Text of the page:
UVM students’ research finds campus drivers frequently run lights, fail to stop for pedestrians

Local News

BURLINGTON, Vt. – A group of students at the University of Vermont are hoping their recent work to investigate unsafe driving around campus will bring about changes to protect pedestrians.

The five students went to the busiest intersections on campus, pointed their cameras, and used the photos they gathered of drivers running red lights and failing to stop for pedestrians as the launch point for their research.

Avery Anderson stood by the intersection of University Heights and Main Street for an hour. It’s considered the busiest intersection on campus, and it’s also among the busiest intersections in Vermont.

“It was funny, because I set up and I was just kind of waiting, then I realized a car ran a red light nearly every single cycle,” Anderson said. “It was not difficult to get those photos. I got around 50 photos in an hour.”

In total, they counted 133 dangerous interactions at that intersection in the span of an hour. 92 additional incidents were found at other intersections, including Prospect and Main Street and Prospect and Pearl Street.

“One of the faculty members here, Richard Watts, has done traffic studies on these intersections before and hasn’t gotten much a response from UVM,” said Alannah Kemple, another student researcher. “So, we decided we should do it again.”

Between 2012 and 2018, 105 crashes occurred at the intersection of University Heights and Main Street. Since 2016, it’s been designated as a high crash location by the Vermont Agency of Transportation.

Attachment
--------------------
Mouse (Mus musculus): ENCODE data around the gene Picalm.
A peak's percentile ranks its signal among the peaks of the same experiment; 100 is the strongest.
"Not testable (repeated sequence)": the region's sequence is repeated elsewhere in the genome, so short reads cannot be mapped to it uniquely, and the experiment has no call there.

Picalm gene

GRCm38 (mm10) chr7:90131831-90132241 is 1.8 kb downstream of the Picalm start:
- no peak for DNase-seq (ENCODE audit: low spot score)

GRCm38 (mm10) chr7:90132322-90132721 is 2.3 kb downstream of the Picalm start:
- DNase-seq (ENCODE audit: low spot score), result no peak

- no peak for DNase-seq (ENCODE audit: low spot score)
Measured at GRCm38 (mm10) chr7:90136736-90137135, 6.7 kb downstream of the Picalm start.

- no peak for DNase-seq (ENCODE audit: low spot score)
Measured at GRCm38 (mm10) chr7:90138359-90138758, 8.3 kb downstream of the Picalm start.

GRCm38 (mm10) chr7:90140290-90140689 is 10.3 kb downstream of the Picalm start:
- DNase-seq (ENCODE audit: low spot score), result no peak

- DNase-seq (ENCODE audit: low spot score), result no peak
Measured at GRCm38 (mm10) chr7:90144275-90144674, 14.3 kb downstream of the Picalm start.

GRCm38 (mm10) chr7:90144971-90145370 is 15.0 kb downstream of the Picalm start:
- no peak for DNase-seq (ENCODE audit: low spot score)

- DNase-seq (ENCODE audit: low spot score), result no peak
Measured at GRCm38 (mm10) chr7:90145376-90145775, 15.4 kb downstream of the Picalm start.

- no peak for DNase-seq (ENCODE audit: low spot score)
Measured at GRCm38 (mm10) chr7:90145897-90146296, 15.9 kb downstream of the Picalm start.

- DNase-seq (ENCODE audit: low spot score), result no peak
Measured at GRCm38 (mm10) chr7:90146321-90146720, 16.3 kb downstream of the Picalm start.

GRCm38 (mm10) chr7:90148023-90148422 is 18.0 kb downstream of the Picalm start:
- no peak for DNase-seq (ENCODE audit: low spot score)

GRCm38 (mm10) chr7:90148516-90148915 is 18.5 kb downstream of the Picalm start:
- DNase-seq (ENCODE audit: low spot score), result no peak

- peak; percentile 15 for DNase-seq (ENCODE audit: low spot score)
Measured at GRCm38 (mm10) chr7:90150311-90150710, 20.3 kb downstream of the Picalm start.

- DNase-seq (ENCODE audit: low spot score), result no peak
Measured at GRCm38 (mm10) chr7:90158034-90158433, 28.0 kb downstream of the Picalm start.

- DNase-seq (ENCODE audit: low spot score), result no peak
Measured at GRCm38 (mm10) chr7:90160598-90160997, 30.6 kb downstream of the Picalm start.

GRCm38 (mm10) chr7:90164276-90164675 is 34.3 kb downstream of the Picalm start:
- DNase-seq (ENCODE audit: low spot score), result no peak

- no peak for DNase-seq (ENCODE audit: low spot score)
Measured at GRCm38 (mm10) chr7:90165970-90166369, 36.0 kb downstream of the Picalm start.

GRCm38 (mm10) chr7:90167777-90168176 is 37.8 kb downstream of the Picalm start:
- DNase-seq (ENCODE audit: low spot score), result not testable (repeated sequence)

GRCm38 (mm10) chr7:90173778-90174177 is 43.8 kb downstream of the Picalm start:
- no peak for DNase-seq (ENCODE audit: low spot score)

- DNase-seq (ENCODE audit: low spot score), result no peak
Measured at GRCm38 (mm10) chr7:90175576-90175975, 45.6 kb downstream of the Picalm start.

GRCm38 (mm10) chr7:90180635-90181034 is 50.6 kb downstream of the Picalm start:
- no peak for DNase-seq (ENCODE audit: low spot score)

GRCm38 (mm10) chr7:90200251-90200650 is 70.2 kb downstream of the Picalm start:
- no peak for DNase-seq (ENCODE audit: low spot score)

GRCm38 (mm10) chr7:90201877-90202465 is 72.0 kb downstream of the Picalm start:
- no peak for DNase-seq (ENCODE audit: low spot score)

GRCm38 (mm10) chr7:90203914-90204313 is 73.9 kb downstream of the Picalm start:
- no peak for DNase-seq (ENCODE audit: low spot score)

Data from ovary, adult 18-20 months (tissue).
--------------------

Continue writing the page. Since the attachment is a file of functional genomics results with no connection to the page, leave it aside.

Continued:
“It’s been an ongoing problem for many years now and UVM has just kind of put it on the backburner, because it seems like not enough people have cared,” Anderson said.

Improving safety is the students’ ultimate goal, but as Anderson said, the first hurdle is increased awareness.

“We’re actually hoping to gain attention from UVM and the Burlington community and hopefully get some change enacted,” Kemple said. “I’m sure they’ll have to do their own traffic studies, but I think just making it a safer situation for students is our main priority for this.”

Data for the study was collected by an Energy Alternatives class at UVM, and the report was written by students Avery Anderson, Alannah Kemple, Brigid Rose, Phil Williams, and Christopher Williamson.

Requests for comment from UVM and the City of Burlington were not successful at the time of this article’s publishing, and it will be updated if additional perspectives are shared.

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